This afternoon the Intel camp is sharing some new public information
in regards to Penryn and Nehalem. The Penryn family will support increased performance
per given clock cycle, increased power frequencies, extended energy efficiency,
a 45nm High-K metal gate process technology, and a range of processors against
all target markets (desktops, notebooks, and servers). The Intel 45nm High-k process
will result in new features and an elevated level of performance while sticking
with cost effective die sizes. These new processors will also introduce the SSE4
instruction set and deliver new levels of energy efficiency (Deep Power Down Technology).
Another slide also consists of the new optimized family products,
which are the Intel Xeon processors, Core 2 Extreme desktop processors, and
Core 2 mobile processors. The new mobile parts are compliant with existing mobile
form factors, remain dual-core while being able to share up to 6MB of L2
cache, feature Deep Power Down Technology, and will also introduce Enhanced Dynamic
Acceleration Technology. For desktop users, the new Penryn parts will breach the
3GHz marker again while being second-generation quad-core CPUs. The new quad-core
CPUs will have 12MB of L2 cache. For the Penryn-based Xeons, they too will exceed
3.00GHz and its LGA-775 socket will operate with a 1600MHz bus and ship in both dual
and quad core flavors. Nehalem represents Intel's next-generation platform micro-architecture.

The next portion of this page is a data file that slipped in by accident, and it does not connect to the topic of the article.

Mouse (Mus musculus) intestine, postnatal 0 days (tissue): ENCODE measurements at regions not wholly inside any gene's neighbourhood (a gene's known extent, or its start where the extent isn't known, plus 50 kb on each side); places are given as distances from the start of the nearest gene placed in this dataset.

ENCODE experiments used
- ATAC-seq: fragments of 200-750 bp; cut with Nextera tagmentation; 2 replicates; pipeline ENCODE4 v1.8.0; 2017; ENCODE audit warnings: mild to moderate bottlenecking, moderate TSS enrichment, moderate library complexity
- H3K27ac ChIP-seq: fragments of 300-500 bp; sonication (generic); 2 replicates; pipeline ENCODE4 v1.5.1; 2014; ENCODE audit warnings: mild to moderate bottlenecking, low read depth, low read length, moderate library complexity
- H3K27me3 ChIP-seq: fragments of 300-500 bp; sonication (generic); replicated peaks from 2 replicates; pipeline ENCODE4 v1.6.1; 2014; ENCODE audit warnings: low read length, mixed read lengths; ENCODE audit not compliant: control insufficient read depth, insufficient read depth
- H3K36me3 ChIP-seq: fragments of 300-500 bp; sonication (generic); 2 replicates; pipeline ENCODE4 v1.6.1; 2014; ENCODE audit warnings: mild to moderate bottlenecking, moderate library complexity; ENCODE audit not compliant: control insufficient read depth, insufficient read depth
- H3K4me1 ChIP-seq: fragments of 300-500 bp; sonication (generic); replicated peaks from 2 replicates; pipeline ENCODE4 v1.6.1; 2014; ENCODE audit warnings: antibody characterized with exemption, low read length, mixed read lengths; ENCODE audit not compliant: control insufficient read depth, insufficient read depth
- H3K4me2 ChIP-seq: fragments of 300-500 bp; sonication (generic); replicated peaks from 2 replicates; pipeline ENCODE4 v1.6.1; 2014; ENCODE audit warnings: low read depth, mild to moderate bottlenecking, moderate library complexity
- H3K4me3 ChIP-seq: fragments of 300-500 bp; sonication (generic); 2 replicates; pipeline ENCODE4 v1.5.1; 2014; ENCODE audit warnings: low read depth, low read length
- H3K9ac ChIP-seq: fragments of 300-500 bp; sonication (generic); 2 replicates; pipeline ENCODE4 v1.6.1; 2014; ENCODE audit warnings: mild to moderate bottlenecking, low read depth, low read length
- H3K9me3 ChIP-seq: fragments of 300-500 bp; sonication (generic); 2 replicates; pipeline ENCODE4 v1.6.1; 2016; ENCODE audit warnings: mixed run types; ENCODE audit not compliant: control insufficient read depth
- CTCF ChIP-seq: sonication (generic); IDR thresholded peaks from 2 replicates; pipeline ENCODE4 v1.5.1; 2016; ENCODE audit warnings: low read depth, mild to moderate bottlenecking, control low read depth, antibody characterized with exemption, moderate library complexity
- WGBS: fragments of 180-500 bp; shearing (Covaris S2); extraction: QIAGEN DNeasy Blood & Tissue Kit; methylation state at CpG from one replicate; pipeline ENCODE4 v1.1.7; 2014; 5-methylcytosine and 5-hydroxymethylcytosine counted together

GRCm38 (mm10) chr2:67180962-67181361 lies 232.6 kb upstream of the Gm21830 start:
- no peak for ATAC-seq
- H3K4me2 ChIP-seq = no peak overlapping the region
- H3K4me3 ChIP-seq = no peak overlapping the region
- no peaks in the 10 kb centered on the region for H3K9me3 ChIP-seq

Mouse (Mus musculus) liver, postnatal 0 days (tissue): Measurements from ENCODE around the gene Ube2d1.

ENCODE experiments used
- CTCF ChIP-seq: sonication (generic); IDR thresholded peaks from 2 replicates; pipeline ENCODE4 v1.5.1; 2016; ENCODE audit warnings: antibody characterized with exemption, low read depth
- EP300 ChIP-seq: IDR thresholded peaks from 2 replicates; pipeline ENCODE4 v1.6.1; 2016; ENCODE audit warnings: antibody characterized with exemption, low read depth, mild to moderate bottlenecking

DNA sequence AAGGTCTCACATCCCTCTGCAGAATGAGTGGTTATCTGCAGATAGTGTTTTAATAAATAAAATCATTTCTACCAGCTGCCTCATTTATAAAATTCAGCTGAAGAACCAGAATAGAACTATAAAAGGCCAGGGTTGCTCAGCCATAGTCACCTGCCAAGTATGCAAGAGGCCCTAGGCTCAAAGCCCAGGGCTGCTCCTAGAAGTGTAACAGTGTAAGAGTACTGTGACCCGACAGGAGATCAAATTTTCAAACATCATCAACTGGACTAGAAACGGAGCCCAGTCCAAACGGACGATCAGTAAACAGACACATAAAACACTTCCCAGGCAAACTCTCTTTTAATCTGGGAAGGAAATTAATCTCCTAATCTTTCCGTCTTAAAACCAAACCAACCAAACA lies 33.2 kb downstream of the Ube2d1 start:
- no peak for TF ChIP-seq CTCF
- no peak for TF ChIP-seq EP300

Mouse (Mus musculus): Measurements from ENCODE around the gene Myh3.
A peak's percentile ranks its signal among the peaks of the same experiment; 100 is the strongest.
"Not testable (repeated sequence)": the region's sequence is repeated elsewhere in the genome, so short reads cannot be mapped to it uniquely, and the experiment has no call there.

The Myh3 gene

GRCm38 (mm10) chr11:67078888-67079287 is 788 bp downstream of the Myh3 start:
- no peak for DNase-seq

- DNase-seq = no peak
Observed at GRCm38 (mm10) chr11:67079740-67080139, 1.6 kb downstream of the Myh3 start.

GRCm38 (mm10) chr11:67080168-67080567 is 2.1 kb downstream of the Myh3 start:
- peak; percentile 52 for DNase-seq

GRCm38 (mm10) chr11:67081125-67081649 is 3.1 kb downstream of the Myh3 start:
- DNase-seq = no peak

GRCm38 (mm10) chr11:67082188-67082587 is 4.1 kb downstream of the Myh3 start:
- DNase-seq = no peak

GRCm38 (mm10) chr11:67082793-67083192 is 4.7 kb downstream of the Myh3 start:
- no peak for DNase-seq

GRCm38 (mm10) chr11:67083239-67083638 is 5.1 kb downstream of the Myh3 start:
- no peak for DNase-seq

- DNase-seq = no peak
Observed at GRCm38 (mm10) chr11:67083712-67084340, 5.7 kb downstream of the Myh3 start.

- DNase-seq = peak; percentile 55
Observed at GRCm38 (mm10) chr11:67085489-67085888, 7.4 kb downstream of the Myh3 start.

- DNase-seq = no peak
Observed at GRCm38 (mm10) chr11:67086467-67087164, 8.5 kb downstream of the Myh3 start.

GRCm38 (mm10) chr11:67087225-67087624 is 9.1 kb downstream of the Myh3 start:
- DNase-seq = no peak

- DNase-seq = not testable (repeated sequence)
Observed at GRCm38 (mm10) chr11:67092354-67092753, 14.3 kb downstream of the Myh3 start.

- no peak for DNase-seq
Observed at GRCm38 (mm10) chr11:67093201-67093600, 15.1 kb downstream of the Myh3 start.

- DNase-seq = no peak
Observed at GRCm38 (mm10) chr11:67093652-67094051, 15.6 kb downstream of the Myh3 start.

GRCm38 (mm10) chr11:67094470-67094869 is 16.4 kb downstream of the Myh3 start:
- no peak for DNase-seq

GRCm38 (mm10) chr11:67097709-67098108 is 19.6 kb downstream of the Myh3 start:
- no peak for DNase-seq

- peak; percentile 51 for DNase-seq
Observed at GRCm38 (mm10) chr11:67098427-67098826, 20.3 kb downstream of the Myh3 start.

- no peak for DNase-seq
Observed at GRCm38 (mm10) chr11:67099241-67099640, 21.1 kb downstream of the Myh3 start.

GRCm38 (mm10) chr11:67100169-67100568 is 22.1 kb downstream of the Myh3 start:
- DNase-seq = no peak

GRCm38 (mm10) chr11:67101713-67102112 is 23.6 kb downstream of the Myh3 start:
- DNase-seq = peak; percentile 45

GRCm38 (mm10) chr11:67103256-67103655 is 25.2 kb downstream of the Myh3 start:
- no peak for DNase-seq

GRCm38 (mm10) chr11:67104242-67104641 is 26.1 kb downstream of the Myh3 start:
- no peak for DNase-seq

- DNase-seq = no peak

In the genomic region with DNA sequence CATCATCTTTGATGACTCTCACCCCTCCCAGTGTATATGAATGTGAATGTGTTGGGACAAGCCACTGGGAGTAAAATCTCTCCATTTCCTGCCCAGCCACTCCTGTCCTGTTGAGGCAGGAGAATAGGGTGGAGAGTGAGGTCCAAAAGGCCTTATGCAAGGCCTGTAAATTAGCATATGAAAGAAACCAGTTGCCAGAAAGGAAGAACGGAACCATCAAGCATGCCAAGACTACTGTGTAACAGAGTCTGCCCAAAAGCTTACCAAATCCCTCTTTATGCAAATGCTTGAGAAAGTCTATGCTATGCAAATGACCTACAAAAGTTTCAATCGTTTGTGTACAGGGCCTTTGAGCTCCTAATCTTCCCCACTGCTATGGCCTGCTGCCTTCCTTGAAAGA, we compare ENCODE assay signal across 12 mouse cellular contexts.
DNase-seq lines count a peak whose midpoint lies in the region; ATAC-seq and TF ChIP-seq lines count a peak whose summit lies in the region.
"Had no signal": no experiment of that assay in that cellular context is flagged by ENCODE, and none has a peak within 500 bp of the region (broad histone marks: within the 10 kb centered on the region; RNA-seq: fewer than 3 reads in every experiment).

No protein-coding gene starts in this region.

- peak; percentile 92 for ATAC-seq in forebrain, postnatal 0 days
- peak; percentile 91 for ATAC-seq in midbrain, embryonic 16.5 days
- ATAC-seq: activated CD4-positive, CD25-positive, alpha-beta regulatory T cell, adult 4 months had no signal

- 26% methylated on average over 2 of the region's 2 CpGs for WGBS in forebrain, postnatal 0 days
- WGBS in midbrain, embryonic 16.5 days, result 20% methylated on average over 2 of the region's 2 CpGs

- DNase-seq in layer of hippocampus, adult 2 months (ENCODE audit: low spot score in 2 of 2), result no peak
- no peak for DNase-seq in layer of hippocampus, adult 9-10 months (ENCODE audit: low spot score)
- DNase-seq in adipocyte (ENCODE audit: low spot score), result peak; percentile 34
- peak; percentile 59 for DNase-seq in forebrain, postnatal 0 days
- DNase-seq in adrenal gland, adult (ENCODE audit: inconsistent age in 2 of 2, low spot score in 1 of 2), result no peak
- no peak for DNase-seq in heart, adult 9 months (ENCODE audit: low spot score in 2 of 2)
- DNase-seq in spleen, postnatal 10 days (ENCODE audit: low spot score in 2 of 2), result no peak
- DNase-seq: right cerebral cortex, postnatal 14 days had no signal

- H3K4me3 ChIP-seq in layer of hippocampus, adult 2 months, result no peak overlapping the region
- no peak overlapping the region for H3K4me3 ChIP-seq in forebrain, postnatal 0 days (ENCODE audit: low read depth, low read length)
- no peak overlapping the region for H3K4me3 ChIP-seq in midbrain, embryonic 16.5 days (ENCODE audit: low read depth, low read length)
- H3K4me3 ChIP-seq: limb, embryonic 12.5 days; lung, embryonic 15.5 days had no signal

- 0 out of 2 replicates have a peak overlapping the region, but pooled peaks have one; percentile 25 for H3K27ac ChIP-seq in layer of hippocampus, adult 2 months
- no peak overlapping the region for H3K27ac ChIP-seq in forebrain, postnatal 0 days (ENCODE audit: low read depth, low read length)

This architecture will be able to handle 1 to 16+ threads utilizing 1 to 8+ cores
and is also scalable and configurable when it comes to the cache, interconnect,
and memory controller.
Intel's Deep Power Down Technology
(IDPDT) will be available on the mobile Penryn processors and
is a new power state that aims to significantly reduce processor
power consumption while the system is idling -- ultimately to extend the battery
life of your notebook or other mobile device. Meanwhile, Intel's Enhanced Dynamic
Acceleration Technology is capable of slowing down or accelerating individual
processing cores based upon the load and number of threads.
Penryn is currently on target for production in the second half
of this year while Nehalem is forecasted for next year. There are more than fifteen 45nm Hi-k CPUs in development and two 45nm manufacturing fabs will be in production by the end of the calendar year. We hope to be delivering
more information shortly on Intel's other new and upcoming products.